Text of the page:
June 19, 2017

Learn more about bills pending and new laws passed by the Vermont legislature that have an impact on women

NEW LAWS PASSED

Accommodations for Pregnant Employees (H.136/Act 21)

Requires employers to provide reasonable accommodations for an employee’s pregnancy-related condition, unless it would impose an undue hardship on the employer.
 
This law closes a gap in current state and federal employment law to ensure workers experiencing healthy, uncomplicated pregnancies are entitled to reasonable accommodations under the law when required.  This law extends the same legal standards currently applied to individuals with disabilities regarding reasonable accommodations to individuals experiencing pregnancy-related conditions, regardless of whether the pregnant individual qualifies as an individual with a disability. Pregnancy-related conditions are defined as conditions caused by or related to pregnancy, or childbirth. The law specifies that a pregnancy-related condition does not necessarily constitute a disability.
 
Employers must post a Vermont Department of Labor notice of employee rights regarding this law in a visible space within the place of business.
 
Signed into law by the Governor on May 4th, 2017; effective January 1st, 2018.
 
Read the text of this law here
 
 

Domestic and Sexual Violence (H.74/Act 44)

Creates a new misdemeanor lewdness offense for effective prosecution in response to a recent supreme court decision; eliminates the statute of limitations on prosecutions for sexual assault and extends the statute of limitations for sexual exploitation of children; creates a Sexual Assault Survivors’ Bill of Rights; modifies existing family law.

This law allows prosecutions for sexual assault to be pursued and commenced at any time after the commission of the offense, thereby eliminating the statute of limitations. It also modifies the statute of limitations for prosecutions for sexual exploitation of children, allowing actions to be commenced within 40 years after the commission of the offense. Currently, the statute of limitations for sexual assault is 40 years, and is currently six years for sexual exploitation of a child.

This new law creates survivors’ rights for sexual assault survivors after disclosing they have been assaulted to a law enforcement officer, emergency department, sexual assault nurse examiner (SANE nurse), or a victim’s advocate. It gives survivors the right to no-cost medical forensic exams delivered to a forensic laboratory within 72 hours of collection, regardless of whether the survivor reports the assault to law enforcement.  It creates a right that the collection kit be preserved without charge for the duration of the maximum statute of limitations, and that responsible personnel inform survivors of evidence found as a result of the kit so long as the disclosure would not compromise an ongoing investigation. It also creates a right to receive information about these rights, policies, protections, and services available.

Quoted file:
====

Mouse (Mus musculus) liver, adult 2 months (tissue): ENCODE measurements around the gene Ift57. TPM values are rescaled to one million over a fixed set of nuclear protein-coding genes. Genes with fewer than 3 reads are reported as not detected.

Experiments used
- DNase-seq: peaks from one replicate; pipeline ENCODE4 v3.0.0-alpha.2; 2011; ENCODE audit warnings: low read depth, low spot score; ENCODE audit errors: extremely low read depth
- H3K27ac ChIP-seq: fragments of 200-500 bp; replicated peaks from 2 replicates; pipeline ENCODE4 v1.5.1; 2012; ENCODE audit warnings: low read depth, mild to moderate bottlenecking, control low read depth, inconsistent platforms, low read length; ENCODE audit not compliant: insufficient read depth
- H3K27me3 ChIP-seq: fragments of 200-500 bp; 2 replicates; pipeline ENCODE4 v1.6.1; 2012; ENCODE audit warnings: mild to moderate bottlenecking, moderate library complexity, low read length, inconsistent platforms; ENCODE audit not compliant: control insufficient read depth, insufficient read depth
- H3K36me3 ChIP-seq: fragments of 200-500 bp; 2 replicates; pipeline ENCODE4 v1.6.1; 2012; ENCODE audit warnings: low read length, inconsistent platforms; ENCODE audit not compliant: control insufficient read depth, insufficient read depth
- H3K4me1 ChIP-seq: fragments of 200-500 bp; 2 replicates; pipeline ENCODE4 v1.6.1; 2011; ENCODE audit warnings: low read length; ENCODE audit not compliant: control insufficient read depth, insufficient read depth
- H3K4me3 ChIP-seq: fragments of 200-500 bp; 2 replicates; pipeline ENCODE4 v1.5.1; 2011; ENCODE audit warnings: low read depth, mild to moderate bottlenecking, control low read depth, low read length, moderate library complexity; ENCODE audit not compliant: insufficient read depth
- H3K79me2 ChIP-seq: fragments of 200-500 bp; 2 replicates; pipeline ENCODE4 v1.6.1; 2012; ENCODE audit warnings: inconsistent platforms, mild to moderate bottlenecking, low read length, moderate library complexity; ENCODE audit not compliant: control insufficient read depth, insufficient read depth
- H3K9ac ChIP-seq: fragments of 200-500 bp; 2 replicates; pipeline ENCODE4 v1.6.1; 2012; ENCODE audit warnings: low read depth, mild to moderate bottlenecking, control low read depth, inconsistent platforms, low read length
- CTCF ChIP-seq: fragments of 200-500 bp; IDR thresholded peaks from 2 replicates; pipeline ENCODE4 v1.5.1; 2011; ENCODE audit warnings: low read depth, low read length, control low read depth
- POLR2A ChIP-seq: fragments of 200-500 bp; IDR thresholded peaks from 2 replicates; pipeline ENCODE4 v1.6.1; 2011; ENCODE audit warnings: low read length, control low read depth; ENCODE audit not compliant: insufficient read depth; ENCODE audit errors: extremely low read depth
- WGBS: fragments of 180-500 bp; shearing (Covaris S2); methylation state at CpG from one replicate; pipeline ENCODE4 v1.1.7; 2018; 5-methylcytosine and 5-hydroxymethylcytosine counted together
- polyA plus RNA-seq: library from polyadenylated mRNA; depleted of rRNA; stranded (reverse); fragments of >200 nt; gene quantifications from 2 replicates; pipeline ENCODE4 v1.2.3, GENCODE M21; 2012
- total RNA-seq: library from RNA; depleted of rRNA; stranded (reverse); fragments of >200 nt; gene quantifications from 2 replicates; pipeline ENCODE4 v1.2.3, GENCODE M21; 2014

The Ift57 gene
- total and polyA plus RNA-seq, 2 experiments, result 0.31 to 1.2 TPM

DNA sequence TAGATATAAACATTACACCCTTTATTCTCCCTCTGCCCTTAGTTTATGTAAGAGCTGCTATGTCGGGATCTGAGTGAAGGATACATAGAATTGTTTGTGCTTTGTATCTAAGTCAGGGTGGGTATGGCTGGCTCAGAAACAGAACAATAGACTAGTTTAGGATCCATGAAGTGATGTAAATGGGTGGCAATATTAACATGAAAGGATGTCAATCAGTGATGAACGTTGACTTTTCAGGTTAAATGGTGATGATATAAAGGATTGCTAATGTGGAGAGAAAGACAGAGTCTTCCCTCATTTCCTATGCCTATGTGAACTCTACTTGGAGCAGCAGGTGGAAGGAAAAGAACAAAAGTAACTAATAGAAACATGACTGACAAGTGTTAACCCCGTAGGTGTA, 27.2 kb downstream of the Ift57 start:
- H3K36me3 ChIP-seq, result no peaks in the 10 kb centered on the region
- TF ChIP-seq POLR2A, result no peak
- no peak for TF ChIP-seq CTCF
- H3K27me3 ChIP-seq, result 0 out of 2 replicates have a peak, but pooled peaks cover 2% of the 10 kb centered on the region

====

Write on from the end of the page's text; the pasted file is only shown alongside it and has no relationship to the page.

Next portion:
The new law prevents non-custodial parents from inheriting from a child conceived by sexual assault after the Court has terminated their parent-child contact under 15 V.S.A. § 665(f).
 
The law also updates the existing statute governing Relief From Abuse orders, bringing it in line with current practices and the current court form by expressly allowing judges to order that defendants not contact plaintiffs in any way, directly, indirectly, or through a third party, including by electronic communications.
 
Signed into law by the Governor on May 23rd, 2017; effective on passage, Survivor’s Bill of Rights and statue of limitations modifications effective July 1, 2017.  
 
Read the text of the law here.
 
 

Encouraging Savings by Participants in Reach Up and the Child Care Financial Assistance Program (H.326/Act 29)

Increases the asset limit in the Reach Up Program from $2,000 to $9,000 for determinations of initial and continuing eligibility; creates an exemption for amounts deposited into education savings accounts for the purposes of eligibility for the Child Care Assistance Program.
 
Retirement accounts and qualified child education savings accounts will not be considered in the calculation for determining the asset limitation for potentially eligible families, and earnings deposited in a qualified child education savings account shall be disregarded in determining eligibility for the Child Care Financial Assistance Program.
 
Signed into law by the Governor on May 10th, 2017; effective July 1st, 2017.
 
Read the text of the law here
 
 

Modernized Vermont’s Parentage Laws (H.502/Act 31)

Creates a Parentage Study Committee to examine and provide recommendations with regard to modernizing Vermont’s parentage laws in recognition of the changing nature of family.